From pouring a cup of tea to presenting a business card, the Japanese are big on ceremony. Take the traditional way to wrap a present. The Japanese painstakingly tie theirs with handmade cord called mizuhiki, which is made by fusing paper with glue and water and stretching it out into a strong, supple ribbon (dye is also added to create different colors). The practice dates from the seventh century, when envoys from China arrived bearing gifts wrapped in a manner which the Japanese court had never seen before. Entranced, they adopted the custom and mizuhiki was born.
Fast forward to 2010, and Ken Yokomizo and Mariko Murai of the Tokyo design firm OEY have given mizuhiki a modern twist (get it?) by fashioning it into these gorgeous napkin rings. They’ve named them Wa, a Japanese word that means to join the mind of one person to another and to open one’s heart—which sounds like a pretty good way to start a meal. We also love the way they’ve updated an ancient art form with contemporary style. The rings’ loops were inspired by the ripples you see on the surface of water, and the stunning color combinations—we’re offering our three favorites, pink, orange and blue—are the result of hundreds of trial-and-error tests.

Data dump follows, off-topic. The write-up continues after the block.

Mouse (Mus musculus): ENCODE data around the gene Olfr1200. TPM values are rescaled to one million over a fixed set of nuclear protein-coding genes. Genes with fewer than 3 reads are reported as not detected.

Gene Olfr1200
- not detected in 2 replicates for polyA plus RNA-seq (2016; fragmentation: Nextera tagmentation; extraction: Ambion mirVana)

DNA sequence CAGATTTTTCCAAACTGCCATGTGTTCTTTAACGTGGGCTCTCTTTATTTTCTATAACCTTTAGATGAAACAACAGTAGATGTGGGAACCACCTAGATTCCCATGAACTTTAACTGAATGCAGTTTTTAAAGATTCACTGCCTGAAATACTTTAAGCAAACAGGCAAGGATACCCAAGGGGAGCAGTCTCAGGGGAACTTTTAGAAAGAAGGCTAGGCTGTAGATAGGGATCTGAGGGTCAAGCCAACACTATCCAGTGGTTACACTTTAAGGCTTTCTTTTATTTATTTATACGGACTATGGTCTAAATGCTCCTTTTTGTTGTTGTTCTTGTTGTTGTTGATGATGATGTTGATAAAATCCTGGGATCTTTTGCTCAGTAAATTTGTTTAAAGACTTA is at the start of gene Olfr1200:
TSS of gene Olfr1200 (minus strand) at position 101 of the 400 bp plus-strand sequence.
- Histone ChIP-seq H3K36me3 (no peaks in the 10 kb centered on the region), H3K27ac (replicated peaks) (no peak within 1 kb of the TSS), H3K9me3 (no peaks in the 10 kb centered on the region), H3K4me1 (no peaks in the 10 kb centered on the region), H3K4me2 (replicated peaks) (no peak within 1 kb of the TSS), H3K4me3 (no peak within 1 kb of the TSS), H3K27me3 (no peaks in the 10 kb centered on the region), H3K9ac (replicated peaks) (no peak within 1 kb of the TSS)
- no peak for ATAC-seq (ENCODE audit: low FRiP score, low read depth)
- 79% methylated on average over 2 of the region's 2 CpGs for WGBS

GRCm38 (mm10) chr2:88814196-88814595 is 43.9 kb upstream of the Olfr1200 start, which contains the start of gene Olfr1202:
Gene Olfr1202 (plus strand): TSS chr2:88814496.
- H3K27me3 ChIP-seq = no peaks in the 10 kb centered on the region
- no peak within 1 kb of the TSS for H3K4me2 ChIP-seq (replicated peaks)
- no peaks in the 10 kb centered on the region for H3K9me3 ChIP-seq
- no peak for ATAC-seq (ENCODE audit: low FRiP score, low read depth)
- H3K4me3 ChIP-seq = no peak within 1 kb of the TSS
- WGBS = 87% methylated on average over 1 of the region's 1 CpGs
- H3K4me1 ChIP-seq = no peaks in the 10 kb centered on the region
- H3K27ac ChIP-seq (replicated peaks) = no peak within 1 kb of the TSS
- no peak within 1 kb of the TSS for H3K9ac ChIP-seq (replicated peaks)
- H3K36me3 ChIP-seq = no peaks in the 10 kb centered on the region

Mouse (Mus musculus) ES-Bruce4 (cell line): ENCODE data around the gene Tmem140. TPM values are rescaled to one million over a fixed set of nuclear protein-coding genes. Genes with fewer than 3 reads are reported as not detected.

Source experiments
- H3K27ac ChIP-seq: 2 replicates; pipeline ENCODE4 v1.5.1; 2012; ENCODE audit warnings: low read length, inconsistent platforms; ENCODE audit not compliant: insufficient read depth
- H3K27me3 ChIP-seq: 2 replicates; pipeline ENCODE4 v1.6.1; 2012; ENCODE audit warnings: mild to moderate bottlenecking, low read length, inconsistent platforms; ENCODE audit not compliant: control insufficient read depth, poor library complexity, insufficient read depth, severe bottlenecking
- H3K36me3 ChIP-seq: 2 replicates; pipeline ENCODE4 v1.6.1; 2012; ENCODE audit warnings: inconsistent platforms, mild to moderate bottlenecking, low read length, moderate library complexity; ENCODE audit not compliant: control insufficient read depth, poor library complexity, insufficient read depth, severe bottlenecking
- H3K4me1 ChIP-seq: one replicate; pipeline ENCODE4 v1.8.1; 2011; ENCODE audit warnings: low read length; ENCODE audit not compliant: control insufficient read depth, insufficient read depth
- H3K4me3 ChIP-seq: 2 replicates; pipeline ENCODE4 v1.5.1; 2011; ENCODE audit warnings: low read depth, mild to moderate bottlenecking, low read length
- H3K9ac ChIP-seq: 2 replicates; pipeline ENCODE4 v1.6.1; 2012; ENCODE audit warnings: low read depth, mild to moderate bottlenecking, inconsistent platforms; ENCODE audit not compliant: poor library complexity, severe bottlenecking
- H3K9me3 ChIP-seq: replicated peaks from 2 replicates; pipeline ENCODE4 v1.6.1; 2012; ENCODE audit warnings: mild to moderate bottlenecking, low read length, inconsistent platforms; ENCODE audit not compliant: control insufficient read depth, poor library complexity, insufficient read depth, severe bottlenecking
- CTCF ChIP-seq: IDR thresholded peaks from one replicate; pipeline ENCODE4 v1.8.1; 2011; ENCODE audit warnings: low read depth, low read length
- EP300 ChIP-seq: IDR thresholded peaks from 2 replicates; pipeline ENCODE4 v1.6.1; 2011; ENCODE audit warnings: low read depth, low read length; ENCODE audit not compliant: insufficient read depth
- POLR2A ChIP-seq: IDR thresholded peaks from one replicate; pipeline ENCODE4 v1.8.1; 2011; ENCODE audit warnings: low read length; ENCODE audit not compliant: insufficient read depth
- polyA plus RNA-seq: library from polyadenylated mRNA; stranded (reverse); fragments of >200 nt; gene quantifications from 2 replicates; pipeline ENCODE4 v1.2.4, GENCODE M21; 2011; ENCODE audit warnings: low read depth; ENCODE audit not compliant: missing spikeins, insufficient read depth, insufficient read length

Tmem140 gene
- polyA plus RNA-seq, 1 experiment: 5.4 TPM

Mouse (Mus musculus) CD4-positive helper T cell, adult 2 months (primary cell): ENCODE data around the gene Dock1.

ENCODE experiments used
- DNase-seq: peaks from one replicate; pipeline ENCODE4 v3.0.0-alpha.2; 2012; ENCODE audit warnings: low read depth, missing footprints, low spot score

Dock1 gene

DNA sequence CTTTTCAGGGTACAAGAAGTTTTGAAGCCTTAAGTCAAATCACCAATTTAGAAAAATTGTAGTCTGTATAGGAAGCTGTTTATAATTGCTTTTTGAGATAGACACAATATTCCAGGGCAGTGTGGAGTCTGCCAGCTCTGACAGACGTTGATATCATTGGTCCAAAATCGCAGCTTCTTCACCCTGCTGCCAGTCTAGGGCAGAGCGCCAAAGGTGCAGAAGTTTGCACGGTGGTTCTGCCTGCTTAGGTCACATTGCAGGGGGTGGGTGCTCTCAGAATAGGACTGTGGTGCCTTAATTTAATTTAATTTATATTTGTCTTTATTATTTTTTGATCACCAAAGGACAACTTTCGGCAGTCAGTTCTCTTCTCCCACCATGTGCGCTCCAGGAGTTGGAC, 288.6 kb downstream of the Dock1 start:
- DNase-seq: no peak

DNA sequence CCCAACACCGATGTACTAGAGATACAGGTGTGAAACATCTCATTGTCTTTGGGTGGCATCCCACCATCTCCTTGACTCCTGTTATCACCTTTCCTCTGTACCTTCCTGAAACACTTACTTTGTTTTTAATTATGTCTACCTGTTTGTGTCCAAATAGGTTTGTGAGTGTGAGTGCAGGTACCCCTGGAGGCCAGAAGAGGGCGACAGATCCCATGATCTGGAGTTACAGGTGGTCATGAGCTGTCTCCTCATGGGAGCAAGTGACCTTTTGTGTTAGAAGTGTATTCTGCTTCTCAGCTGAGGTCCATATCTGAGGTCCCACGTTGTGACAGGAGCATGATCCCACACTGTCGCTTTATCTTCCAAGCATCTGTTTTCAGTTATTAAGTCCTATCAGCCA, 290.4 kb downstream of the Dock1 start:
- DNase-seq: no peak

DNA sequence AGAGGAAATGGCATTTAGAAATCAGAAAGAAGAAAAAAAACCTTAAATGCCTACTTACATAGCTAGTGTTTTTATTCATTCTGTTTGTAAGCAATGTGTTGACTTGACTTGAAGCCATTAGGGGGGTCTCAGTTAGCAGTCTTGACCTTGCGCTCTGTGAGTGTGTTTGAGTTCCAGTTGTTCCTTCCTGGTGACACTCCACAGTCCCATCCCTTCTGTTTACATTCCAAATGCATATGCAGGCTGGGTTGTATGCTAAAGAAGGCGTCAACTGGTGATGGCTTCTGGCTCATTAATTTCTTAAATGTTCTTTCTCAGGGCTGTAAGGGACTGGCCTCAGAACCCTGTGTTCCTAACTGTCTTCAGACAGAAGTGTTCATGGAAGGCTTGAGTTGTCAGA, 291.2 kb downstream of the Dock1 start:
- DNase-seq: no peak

With the holidays coming up, we’re imagining dinner parties with our prettiest linen napkins topped with these conversation-starting rings. On second thought, why wait? As Yokomizo, who explains that OEY means “celebration” in Japanese, says, “We would like to make the user feel a bit of celebration in their daily life.” With these festive napkin rings, that won’t be difficult.